Motivation to run a resource donation marathon

Deploying the VMware [email protected] fling to join the worlds largest distributed supercomputer is a worthwhile and interesting pursuit. Scientific research will require a monumental number of person-years over a long period of time to develop treatments and a vaccine. Standing up the [email protected] software is only the first step. It will take a marathon to win this race.

Author pictured after completing 26.2 miles of the 2011 Seattle Marathon

My previous blog post described how to contribute home lab resources with a negligible impact on performance and responsiveness. This is only the first obstacle to overcome. When I was training for the marathon I “hit the wall” during a 20 mile training run. I lost any motivation to move another step once I depleted all of my energy stores. I learned from this experience and accepted every GU energy supplement offered during the race to finish the Seattle Marathon. Contributing computer resources to researchers isn’t sustainable if your electricity bill doubles. The fear of a large energy bill is also an example of “hitting the wall”. Beyond the personal financial impact, natural resources are inefficiently used if someone else can provide IT resources more efficiently.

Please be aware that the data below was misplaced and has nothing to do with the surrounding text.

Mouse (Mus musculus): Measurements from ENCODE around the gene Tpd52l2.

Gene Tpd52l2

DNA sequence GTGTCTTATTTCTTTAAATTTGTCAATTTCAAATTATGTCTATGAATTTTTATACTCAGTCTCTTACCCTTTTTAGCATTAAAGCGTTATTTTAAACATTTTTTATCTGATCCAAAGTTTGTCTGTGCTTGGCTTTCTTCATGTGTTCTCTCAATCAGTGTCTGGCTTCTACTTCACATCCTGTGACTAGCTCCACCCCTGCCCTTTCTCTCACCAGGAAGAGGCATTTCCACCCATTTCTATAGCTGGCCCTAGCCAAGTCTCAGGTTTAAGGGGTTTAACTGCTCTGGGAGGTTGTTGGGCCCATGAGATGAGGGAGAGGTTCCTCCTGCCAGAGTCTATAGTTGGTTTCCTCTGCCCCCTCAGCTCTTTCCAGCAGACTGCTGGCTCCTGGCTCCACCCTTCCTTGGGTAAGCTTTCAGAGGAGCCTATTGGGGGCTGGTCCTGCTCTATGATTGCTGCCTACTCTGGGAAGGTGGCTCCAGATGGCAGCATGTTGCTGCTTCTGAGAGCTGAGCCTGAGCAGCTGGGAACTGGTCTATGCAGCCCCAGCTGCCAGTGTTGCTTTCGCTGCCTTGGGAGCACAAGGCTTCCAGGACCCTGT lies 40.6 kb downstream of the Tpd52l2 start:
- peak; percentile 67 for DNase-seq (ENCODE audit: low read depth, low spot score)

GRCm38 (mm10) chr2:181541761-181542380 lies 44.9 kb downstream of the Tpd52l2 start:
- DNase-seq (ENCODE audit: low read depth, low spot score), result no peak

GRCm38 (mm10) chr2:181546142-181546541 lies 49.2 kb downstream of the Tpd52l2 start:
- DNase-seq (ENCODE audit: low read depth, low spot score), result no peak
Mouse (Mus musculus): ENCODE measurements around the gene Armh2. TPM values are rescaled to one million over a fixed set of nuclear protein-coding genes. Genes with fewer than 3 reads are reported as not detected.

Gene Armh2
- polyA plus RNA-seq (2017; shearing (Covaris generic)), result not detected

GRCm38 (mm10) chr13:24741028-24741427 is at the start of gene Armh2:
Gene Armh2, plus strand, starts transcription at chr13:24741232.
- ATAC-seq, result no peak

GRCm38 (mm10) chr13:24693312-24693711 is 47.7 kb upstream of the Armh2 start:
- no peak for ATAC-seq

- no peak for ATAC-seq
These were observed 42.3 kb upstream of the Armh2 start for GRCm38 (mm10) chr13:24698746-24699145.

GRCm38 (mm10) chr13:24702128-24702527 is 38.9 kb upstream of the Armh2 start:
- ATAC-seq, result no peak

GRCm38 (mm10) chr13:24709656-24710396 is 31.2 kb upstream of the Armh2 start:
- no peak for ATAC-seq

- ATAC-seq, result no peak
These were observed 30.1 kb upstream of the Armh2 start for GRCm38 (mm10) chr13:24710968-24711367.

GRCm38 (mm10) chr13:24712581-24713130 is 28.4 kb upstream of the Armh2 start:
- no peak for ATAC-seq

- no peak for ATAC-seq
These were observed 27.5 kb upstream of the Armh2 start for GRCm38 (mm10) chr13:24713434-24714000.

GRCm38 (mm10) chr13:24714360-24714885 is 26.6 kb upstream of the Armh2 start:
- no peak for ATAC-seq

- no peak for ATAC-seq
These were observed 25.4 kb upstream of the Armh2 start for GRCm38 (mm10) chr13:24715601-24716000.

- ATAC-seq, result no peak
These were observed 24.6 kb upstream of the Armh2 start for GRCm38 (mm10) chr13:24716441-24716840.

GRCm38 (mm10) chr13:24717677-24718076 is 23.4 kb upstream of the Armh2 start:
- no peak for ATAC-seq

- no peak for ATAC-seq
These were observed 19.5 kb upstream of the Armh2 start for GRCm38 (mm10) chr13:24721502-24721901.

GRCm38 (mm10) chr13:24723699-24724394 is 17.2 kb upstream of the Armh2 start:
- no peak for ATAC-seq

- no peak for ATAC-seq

Measurement

In 2003 I attended an event in Pasadena, CA where the late Peter Drucker spoke. Mr. Drucker has been described as “the founder of modern management”.

Book Peter Drucker signed during the event

I learned during his speech how important measurement is to achieve organizational goals. I took his lesson and started measuring to understand whether donating computing resources was a sustainable activity for me. Next I needed to decide what to measure.

Measurement: Electricity usage

All servers, NAS, and networking infrastructure are plugged into a CyberPower CST135XLU UPS I bought at Costco. The UPS measures the electricity used by all of the equipment in the half-rack, not only the servers.